The American Heart Association’s Go Red For Women and Macy’s are awarding 16 scholarships of $2,500 each to help increase the number of  minority  healthcare professionals in hopes of better meeting the cultural needs of racially diverse patients.

The number of minority medical school graduates is increasing steadily, according to the Association of American Medical Colleges. Among 17,341 medical school graduates in 2012, 1,163 were African-American, 1,294 Hispanic and 3,721 Asian.

However, the figures are still low compared with the population at large. Only 5.4 percent of African-American and 3.6 percent of Hispanic nurses in the nation are registered nurses. In contrast, African-Americans are 13 percent of the nation’s population, while Hispanics or Latinos make up 17 percent, according to the Bureau of Labor Statistics and Census Bureau, based on data from 2010, the most recent available. Minorities represent almost 37 percent of the U.S. population in total.

Meanwhile, census demographics indicate that minority population growth is expected to increase in relation to whites in the coming years.

“The numbers speak for themselves, as the demographics change and more ethnically and racially diverse populations grow, there will definitely continue to be a need for healthcare providers who mirror these patients,” said Eva Gomez, MSN RN-BC CPN and scholarship judge.  “Having more ethnically and racially diverse providers will make it possible to deliver healthcare that is meaningful, culturally appropriate and in the context of the person, thus making it patient and family-centered care.”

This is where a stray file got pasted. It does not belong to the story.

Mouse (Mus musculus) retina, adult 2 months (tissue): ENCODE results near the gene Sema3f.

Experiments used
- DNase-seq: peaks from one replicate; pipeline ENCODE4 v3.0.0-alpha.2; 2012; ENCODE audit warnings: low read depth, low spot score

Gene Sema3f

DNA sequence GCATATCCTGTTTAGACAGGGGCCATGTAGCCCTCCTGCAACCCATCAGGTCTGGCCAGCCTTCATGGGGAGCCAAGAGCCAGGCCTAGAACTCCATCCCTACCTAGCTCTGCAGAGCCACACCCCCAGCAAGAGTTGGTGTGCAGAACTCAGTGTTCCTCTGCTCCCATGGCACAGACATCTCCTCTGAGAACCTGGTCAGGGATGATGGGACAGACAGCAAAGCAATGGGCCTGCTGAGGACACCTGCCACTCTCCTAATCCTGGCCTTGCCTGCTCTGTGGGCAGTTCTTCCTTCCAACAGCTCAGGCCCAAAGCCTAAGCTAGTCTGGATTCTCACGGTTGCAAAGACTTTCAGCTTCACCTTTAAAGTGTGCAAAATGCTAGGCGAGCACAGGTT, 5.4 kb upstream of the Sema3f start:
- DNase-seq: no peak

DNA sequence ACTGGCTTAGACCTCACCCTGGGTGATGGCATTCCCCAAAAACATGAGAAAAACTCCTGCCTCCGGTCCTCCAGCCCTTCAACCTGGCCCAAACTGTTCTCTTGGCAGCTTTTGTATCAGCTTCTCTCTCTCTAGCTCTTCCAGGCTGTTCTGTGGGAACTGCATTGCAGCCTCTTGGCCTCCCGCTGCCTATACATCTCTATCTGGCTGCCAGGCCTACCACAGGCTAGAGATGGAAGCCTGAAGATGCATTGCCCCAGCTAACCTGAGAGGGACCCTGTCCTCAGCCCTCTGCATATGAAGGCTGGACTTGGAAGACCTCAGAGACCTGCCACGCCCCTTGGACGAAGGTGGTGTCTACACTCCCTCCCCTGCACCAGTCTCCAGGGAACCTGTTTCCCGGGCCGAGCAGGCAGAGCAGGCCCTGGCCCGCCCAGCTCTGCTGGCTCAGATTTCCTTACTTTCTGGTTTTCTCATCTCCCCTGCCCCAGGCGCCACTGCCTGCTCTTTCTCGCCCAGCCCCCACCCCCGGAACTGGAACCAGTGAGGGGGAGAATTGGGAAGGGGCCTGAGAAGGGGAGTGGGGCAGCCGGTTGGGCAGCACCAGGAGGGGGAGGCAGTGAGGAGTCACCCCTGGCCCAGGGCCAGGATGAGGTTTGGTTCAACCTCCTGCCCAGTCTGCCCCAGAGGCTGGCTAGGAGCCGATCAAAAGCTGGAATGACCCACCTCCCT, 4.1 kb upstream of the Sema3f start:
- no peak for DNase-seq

Numerous ethnic groups — including African-Americans and Hispanics — are at higher risk for heart disease. Healthcare providers who can reach those groups could make a difference.

“The patient’s cultural identification, spiritual affiliation, language and gender can all affect the care they need, and their behavioral responses to illness,” Dr. Deidre Woods-Walton, national president for National Black Nurses Association.

“Throughout my 20-year career in healthcare, I’ve learned that having a cultural connection between patients and healthcare providers, impacts the provider-patient dynamic,” agreed Gomez.  “The way in which healthcare providers, who look and sound like their patients, connect with them makes a positive impact on how patients and families respond, consult and accept healthcare guidance and care.”


The 2014 scholarship recipients are:

  • Maryam Khazraee: post-graduate pharmacy student at the University of Florida
  • Beverly Quiros: junior at Emory/Nell Hodgson Woodruff School of Nursing
  • Francesca Voza: post-graduate psychology student at City University of New York Hunter College
  • Shani Legore: senior studying physician and public health research at Southern Connecticut State University
  • Susan Samuel: freshman physician student at Temple University School of Medicine
  • Tiffany Phan: post-graduate speech/language pathology student at Loyola University Maryland
  • Toni King: post-graduate nursing student at Frontier Nursing University
  • Alicia Owens: sophomore studying dentistry at the University of Cincinnati
  • Hong Chartrand: post-graduate public health student at the University of Arizona
  • Kiara Rainey: senior studying dentistry at Tennessee State University
  • Korina Fitzpatrick: post-graduate nursing student at Marymount University
  • Temitope Adeyeni: senior studying clinical laboratory science at Saint Louis University
  • Chantel Underwood: senior studying nursing at Nazareth College of Rochester
  • Taylor Boatman: freshman studying pediatric reconstructive surgery at College of Charleston
  • Wen Mai Wong: sophomore studying to be a physician investigator at St. Mary’s University
  • Andrea Ibarra: junior studying to be a physician at University of Illinois

Macy’s is the founding national sponsor of the association’s Go Red For Women and Go Red Por Tu Corazón awareness campaigns.

The Go Red Multicultural Scholarships are part of Macy’s Multicultural Fund, which was created in 2009 to increase diversity in the medical field.

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